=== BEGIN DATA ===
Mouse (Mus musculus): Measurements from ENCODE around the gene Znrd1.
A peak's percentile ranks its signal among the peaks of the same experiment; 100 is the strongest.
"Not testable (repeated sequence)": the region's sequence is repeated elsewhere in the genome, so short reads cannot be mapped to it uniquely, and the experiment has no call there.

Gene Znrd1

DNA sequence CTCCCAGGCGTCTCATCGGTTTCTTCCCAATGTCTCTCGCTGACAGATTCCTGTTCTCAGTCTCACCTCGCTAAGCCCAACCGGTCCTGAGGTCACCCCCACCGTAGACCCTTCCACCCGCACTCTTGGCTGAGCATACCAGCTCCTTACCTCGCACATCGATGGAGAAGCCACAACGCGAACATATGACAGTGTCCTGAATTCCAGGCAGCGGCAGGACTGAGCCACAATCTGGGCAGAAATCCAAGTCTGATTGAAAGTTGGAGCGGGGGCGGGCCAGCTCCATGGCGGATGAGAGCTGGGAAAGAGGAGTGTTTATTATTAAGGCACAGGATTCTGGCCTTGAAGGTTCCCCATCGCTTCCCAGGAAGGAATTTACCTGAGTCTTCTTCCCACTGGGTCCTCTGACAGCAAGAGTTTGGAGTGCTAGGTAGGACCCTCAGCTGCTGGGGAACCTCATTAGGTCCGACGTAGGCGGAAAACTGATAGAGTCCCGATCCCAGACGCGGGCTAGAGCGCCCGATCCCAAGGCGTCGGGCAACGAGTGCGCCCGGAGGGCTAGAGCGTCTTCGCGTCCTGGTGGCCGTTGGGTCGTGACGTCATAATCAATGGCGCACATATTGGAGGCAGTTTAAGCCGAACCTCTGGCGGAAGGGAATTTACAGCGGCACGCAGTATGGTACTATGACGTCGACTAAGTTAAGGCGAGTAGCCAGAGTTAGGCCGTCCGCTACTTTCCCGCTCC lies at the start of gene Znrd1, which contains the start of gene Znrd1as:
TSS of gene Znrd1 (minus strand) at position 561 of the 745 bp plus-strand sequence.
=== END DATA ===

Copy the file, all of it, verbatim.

Mouse (Mus musculus): Measurements from ENCODE around the gene Znrd1.
A peak's percentile ranks its signal among the peaks of the same experiment; 100 is the strongest.
"Not testable (repeated sequence)": the region's sequence is repeated elsewhere in the genome, so short reads cannot be mapped to it uniquely, and the experiment has no call there.

Gene Znrd1

DNA sequence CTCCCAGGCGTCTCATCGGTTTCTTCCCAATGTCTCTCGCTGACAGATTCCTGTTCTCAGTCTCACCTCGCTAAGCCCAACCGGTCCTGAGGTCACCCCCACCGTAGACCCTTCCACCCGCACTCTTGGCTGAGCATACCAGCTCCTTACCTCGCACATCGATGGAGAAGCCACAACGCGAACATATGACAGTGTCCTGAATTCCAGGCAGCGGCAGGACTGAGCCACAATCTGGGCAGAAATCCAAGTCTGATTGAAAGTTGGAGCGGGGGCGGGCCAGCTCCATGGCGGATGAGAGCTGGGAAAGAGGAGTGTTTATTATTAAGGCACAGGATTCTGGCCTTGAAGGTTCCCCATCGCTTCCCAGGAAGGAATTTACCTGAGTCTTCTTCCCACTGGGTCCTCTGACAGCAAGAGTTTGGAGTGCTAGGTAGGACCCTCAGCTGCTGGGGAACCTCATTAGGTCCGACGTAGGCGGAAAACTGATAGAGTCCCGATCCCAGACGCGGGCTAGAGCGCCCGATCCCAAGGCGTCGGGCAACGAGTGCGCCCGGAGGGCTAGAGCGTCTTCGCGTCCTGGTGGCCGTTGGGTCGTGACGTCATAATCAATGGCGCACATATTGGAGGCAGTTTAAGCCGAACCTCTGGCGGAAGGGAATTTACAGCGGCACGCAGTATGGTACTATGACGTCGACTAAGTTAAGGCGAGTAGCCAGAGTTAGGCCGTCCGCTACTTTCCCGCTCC lies at the start of gene Znrd1, which contains the start of gene Znrd1as:
TSS of gene Znrd1 (minus strand) at position 561 of the 745 bp plus-strand sequence.